Research ArticleATMOSPHERIC SCIENCE

Surface reservoirs dominate dynamic gas-surface partitioning of many indoor air constituents

See allHide authors and affiliations

Science Advances  19 Feb 2020:
Vol. 6, no. 8, eaay8973
DOI: 10.1126/sciadv.aay8973
  • Fig. 1 Indoor mixing ratios of several acids during EV experiments.

    The top panel shows the measured house temperature (T; left axis), relative humidity (RH; right axis), and absolute humidity (AH; second right axis). Temperature and RH were measured in the kitchen within 1 m of the CIMS inlet. The shaded areas indicate when doors and windows were open to increase the ventilation rate of the house. The hourly 2-min background measurement (measuring zero air) is shown with purple dots, followed by a 5-min outdoor measurement (orange dots). The average air exchange rate (AER) when the house is closed following each EV experiment is summarized in table S2. The color bars at the bottom of the plot show the state of outdoor air supply fan (on/off), window light (with/without), and air conditioning (AC) (on/off) during the experiment, with the green shaded periods showing when the fan, window light, and AC were off.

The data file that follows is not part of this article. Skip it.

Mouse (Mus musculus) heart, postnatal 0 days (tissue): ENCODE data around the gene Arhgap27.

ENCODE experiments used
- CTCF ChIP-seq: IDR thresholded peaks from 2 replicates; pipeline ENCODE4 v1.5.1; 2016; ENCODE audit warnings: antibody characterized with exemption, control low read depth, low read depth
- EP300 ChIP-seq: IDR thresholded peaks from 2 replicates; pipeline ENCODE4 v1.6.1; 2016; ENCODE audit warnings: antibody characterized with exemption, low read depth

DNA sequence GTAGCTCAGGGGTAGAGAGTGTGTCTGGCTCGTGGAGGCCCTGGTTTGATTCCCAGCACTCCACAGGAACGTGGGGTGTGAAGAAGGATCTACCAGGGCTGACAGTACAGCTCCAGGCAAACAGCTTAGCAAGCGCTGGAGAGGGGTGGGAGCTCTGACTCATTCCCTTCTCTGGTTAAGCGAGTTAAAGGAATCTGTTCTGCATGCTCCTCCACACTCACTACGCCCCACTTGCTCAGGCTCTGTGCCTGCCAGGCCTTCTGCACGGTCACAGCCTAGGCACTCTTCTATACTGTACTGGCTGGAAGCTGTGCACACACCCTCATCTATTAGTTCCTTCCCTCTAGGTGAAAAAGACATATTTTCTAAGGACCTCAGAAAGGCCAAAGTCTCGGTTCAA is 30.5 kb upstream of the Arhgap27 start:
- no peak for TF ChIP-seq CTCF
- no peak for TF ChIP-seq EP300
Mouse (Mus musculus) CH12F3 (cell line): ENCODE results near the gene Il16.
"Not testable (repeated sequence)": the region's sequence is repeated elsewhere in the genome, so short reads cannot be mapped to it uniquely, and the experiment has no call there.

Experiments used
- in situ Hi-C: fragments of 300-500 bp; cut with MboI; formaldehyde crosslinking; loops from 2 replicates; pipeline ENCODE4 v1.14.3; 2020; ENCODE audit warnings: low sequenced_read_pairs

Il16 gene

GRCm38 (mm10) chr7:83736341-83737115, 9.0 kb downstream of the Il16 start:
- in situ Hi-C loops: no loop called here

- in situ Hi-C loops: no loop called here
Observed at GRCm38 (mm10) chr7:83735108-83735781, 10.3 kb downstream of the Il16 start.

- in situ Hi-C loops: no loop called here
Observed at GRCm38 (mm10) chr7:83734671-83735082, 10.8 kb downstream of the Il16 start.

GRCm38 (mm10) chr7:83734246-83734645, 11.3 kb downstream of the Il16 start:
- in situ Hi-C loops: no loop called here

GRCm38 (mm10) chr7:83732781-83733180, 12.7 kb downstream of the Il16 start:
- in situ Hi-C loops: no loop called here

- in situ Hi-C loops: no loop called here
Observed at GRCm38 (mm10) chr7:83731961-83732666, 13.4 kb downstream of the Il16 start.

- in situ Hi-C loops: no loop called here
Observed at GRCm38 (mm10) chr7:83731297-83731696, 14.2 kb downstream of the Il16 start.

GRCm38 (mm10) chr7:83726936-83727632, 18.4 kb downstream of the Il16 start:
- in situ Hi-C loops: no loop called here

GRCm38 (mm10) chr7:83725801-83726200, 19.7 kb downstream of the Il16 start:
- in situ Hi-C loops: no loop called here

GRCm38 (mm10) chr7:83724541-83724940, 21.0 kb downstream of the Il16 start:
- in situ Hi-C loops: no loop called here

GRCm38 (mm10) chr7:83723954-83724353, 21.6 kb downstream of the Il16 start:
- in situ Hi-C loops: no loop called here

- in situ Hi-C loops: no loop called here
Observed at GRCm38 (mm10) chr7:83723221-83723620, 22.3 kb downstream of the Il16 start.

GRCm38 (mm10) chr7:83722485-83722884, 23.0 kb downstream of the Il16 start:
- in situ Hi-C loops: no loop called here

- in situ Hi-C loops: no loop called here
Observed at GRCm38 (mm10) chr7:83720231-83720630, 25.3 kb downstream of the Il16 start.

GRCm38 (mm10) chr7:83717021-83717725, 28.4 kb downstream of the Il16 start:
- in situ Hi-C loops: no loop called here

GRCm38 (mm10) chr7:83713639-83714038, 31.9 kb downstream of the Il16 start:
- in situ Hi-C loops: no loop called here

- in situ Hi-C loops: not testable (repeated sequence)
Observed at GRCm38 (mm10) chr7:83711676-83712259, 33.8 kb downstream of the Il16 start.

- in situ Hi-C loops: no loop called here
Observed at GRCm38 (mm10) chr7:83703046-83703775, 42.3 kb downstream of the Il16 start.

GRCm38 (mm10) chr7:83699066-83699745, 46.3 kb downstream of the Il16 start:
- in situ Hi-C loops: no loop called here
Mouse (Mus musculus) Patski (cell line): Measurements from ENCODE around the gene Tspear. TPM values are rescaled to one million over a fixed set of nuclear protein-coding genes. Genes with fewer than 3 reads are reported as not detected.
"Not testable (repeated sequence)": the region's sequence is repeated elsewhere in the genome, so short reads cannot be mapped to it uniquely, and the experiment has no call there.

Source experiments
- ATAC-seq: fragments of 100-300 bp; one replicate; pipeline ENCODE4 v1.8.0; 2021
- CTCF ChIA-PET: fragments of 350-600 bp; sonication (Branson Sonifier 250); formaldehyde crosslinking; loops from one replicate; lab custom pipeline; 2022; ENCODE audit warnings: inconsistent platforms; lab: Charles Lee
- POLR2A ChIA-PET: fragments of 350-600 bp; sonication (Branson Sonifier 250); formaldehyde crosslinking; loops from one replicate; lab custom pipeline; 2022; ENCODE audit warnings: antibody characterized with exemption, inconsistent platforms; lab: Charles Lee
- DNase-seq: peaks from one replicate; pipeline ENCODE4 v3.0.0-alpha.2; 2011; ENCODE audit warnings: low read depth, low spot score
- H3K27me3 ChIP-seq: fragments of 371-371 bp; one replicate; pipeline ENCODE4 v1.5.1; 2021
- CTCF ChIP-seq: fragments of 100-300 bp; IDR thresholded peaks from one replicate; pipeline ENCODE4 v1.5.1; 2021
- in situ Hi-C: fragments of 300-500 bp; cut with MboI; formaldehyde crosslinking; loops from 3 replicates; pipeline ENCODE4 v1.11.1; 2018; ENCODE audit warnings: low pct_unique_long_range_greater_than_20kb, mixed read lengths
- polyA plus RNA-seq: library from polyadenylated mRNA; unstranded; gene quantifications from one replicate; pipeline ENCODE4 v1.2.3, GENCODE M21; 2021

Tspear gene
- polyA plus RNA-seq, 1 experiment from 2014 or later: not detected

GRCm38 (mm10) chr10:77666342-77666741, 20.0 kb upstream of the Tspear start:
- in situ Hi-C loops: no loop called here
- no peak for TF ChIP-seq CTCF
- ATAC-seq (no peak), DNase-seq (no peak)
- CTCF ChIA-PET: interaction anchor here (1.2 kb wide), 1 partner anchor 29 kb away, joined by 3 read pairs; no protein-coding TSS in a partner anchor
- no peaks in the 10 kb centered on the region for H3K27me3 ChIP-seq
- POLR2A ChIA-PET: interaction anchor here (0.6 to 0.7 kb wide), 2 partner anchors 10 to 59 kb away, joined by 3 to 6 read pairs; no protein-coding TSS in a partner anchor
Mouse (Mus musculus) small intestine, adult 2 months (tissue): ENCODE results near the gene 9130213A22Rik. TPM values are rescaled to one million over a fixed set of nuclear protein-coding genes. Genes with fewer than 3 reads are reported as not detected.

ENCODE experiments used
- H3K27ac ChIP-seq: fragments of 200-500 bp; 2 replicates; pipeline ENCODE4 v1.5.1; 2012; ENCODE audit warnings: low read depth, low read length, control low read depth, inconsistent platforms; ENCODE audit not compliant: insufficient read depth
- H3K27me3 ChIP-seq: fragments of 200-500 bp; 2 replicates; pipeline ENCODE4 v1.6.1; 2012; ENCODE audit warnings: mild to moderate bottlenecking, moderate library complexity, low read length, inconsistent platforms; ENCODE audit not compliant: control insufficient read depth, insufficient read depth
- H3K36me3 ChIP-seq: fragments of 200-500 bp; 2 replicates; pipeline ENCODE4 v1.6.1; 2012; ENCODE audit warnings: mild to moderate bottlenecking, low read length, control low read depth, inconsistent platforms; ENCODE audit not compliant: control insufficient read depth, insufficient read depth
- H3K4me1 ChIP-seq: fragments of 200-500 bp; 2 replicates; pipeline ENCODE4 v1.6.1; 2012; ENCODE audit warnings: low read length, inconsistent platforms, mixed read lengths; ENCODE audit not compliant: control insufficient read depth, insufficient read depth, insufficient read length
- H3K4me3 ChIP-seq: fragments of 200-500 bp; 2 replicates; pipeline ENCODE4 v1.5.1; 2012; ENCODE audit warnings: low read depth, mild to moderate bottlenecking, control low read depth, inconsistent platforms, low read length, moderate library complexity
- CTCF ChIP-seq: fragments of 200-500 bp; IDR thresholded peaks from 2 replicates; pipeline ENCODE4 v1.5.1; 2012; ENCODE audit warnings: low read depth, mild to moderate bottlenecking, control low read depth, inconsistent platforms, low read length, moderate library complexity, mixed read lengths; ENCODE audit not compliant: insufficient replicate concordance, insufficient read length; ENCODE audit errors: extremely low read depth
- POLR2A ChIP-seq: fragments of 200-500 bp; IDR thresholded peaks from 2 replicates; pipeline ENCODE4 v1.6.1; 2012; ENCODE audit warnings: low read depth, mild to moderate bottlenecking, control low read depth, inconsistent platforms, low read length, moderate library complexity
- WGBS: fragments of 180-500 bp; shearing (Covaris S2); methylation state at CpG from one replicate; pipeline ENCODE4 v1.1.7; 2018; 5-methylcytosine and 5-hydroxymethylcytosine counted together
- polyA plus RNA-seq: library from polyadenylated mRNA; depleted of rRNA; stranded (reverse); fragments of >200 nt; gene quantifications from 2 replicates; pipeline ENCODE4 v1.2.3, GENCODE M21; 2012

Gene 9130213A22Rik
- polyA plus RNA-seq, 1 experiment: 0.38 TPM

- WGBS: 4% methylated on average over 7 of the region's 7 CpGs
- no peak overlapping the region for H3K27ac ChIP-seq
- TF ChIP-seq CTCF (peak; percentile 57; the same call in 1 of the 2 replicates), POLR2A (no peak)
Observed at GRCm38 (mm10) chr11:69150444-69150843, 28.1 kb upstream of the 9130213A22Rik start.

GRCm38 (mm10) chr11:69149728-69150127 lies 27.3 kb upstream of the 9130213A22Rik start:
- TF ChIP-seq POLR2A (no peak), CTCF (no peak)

• Fig. 2 Box and whisker plot of response time constants.

    Only the first six EV experiments (EV1 to EV6) are shown. Response times for EV7 are not shown due to the significant change of house conditions, i.e., dehumidification associated with air conditioner operation. The horizontal line and the cross symbol inside each box denote the median and the mean, respectively. The top and bottom boundaries of each box show the third and first quartiles. The top and bottom of the vertical line (i.e., the whisker) show the maximum and minimum data points, respectively. The acids were measured with CIMS (acetic acid measured with iodide CIMS and the others measured with acetate CIMS), and the nonacidic compounds were measured with the PTR-TOF-MS, except for NH3, which was measured by cavity ring-down spectroscopy. Data for D5 siloxane in EV1 and EV2 and for acetic acid in EV5 were excluded due to interferences.

  • Fig. 3 Indoor air acid mixing ratios during vinegar and ammonia cleaning.

    AB1 to AB4 represent four acid-base experiments. The shaded areas show when doors and windows were open to enhance house ventilation (blue). Times of mopping the floor with vinegar solution (green) and spraying ammonia on indoor surfaces (pink) are also indicated. Mixing ratios measured in outdoor air and for zero air are denoted by orange and purple dots. The top panel shows the RH and temperature measured in the kitchen. The AC system was turned off during the two ventilation periods.

  • Fig. 4 Partitioning space plots.